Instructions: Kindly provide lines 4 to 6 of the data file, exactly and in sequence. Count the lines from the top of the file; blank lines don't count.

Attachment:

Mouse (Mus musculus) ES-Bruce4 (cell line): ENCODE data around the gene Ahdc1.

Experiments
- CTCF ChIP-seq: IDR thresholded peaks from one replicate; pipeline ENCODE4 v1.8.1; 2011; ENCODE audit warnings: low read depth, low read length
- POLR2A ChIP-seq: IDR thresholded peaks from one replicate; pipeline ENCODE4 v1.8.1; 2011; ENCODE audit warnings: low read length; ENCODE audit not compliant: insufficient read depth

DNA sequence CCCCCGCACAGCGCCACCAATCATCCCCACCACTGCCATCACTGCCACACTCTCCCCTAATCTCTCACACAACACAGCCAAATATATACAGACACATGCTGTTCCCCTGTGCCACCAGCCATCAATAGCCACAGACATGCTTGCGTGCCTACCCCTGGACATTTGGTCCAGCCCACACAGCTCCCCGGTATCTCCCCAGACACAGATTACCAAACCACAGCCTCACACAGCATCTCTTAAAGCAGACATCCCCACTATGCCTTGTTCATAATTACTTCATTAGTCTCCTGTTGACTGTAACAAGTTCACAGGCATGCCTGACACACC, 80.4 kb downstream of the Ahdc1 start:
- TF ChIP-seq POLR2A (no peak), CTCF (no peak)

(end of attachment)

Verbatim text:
- POLR2A ChIP-seq: IDR thresholded peaks from one replicate; pipeline ENCODE4 v1.8.1; 2011; ENCODE audit warnings: low read length; ENCODE audit not compliant: insufficient read depth

DNA sequence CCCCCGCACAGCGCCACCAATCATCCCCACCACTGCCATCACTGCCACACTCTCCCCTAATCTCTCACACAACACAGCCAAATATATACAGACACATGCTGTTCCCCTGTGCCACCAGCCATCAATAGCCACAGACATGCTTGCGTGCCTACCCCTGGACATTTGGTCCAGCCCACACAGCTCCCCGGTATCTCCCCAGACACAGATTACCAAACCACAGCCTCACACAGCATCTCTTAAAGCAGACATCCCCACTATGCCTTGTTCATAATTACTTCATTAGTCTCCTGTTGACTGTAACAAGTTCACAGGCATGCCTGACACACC, 80.4 kb downstream of the Ahdc1 start:
- TF ChIP-seq POLR2A (no peak), CTCF (no peak)